On day two, we decided to visit Hofburg, also known as the Imperial Palace. I would absolutely recommend this to anyone interested in history. The surrounding buildings are also lovely to explore and the nearby gardens are stunning. Vienna boasts several other palaces, however this one is very central and easy to visit in just a couple of hours. It’s walking distance to Stephensplatz, the city’s central square with St. Stephens cathedral, shops, hotels, and cafes. 

The kind of things you’ll see in Hofburg:

St. Stephens Cathedral:

The public transportation in Vienna was excellent. From where we stayed in an Air BnB, we could take one 20 minute tram right to the inner ring of the city. The underground was also a great way to get around. The city offers 24, 48 and 72 hour transport tickets that are good for all forms of transportation at a reasonable cost. We paid about €20 each for a 72 hour pass. Its also very convenient and affordable to travel by train to the airport. 

The Danube Canal and River were beautiful parts of the city, especially at night. The canal offered numerous bars and restaurants and a lovely walkway. The nightlife was great and there are lots of places to try. The food in Vienna was also fantastic. Classics like Wiener Schnitzel are a must. I would also suggest trying a typical Viennese coffeehaus where they sit and enjoy a coffee and sweets for hours.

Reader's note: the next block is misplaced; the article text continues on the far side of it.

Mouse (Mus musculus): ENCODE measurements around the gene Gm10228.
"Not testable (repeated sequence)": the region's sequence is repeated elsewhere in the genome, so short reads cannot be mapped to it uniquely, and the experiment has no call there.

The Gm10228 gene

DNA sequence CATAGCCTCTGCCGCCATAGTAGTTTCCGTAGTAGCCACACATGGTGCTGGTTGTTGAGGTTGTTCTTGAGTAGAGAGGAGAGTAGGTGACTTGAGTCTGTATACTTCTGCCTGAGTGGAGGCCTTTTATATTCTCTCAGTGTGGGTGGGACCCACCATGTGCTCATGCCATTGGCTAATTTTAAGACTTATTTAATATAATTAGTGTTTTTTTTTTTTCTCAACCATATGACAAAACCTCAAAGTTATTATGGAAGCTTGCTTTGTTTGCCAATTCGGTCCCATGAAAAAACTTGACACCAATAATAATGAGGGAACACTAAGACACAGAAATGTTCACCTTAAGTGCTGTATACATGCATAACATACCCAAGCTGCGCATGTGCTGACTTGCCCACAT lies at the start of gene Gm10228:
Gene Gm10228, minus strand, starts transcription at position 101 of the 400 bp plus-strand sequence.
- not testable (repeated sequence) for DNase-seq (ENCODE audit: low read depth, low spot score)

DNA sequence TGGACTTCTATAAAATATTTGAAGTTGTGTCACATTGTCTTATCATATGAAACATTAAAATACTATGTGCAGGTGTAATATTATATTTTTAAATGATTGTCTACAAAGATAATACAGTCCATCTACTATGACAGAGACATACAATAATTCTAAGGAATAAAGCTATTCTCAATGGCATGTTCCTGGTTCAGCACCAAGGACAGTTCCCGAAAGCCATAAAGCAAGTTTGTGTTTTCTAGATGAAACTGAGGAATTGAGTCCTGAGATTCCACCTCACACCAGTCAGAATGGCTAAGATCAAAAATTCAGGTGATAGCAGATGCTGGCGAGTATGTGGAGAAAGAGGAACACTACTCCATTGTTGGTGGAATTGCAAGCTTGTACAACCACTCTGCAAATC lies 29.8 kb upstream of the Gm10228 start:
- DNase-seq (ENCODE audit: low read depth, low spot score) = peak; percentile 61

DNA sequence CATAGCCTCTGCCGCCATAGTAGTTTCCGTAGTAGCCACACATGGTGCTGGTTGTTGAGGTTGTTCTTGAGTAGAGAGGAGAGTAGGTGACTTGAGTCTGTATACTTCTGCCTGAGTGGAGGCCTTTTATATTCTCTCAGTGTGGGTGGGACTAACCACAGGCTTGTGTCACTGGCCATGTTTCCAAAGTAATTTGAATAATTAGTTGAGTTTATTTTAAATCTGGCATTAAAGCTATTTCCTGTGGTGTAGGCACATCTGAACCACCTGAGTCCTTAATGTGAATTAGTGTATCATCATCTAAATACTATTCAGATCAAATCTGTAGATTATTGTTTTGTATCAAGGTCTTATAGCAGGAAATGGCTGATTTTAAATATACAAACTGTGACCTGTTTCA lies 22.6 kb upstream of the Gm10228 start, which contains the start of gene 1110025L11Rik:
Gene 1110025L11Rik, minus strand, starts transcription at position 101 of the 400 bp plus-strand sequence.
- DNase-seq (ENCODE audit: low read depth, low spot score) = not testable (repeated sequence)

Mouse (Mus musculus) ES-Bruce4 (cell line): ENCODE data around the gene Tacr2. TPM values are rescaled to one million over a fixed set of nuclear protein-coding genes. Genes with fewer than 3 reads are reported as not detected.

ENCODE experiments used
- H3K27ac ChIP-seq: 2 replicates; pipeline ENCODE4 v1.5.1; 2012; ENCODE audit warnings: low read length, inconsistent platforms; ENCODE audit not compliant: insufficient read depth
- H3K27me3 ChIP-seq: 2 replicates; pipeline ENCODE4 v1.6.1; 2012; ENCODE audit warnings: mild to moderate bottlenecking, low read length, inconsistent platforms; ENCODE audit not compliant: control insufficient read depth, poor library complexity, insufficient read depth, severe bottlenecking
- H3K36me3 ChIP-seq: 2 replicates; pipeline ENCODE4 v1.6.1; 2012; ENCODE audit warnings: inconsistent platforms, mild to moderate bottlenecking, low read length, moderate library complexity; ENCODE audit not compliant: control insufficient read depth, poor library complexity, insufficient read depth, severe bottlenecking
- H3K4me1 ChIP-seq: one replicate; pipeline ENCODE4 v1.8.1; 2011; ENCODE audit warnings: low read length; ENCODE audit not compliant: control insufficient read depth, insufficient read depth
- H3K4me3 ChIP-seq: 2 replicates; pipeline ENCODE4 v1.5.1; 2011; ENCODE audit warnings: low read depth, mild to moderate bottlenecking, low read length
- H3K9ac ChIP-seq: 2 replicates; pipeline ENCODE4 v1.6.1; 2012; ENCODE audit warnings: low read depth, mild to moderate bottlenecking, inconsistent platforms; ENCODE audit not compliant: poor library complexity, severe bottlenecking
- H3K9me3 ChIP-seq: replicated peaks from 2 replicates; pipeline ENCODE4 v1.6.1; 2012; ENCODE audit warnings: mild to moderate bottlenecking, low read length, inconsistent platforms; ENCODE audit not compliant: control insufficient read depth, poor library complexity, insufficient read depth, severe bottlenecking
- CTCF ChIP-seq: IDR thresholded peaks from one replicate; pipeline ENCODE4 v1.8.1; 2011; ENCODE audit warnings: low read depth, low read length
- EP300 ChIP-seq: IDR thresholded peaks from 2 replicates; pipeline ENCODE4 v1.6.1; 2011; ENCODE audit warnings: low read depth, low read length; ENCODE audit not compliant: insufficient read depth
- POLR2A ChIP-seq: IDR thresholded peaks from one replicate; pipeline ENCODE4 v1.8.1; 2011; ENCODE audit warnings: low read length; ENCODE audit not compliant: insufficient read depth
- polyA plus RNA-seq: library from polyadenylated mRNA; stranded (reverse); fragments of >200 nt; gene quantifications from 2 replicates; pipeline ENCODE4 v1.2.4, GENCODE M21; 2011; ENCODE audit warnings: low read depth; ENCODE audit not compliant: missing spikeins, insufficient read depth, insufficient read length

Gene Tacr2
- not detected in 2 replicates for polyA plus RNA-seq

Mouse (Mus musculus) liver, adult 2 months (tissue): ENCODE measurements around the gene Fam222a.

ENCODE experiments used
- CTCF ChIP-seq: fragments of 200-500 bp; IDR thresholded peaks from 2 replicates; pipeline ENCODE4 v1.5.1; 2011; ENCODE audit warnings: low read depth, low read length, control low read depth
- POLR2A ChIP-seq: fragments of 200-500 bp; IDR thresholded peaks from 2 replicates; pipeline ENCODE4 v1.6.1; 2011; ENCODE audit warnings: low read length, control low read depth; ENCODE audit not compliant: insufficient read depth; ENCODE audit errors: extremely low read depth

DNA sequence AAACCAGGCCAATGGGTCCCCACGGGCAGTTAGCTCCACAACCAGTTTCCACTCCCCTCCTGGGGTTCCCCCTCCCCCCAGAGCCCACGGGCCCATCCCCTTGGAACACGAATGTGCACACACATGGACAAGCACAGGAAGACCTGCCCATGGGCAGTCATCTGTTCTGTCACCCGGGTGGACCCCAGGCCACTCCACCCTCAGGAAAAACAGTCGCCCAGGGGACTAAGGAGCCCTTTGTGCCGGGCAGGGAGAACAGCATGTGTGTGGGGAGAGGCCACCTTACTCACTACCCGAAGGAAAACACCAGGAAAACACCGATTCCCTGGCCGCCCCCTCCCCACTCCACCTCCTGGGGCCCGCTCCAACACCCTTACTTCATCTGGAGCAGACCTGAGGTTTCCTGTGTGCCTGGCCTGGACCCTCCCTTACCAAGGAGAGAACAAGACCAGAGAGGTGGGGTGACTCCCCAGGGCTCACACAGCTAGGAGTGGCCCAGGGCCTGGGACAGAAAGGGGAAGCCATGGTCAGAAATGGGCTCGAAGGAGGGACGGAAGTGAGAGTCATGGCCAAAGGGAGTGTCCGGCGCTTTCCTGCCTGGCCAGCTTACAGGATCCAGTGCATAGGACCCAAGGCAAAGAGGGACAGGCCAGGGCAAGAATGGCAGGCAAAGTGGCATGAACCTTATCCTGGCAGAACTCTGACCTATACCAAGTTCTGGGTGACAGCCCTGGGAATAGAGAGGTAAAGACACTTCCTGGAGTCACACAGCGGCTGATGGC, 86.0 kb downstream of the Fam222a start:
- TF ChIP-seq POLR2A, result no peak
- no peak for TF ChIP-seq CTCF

A beautiful old boat turned into a bar and running club:

One thing I didn’t know is that Vienna has a lot of park space and also wineries. A trip to the 19th district offered stunning views of the city, wineries and a local market. It is definitely worth the drive. I would also recommend CityStadt park in the inner city. 

Views of Vienna:

Next time I visit Vienna I would plan more day trips. Schonbrunn Palace and a cruise to Bratislava are two I would plan for my next trip if the weather was better. Otherwise, simply exploring this city on foot and admiring all it has to offer is lovely.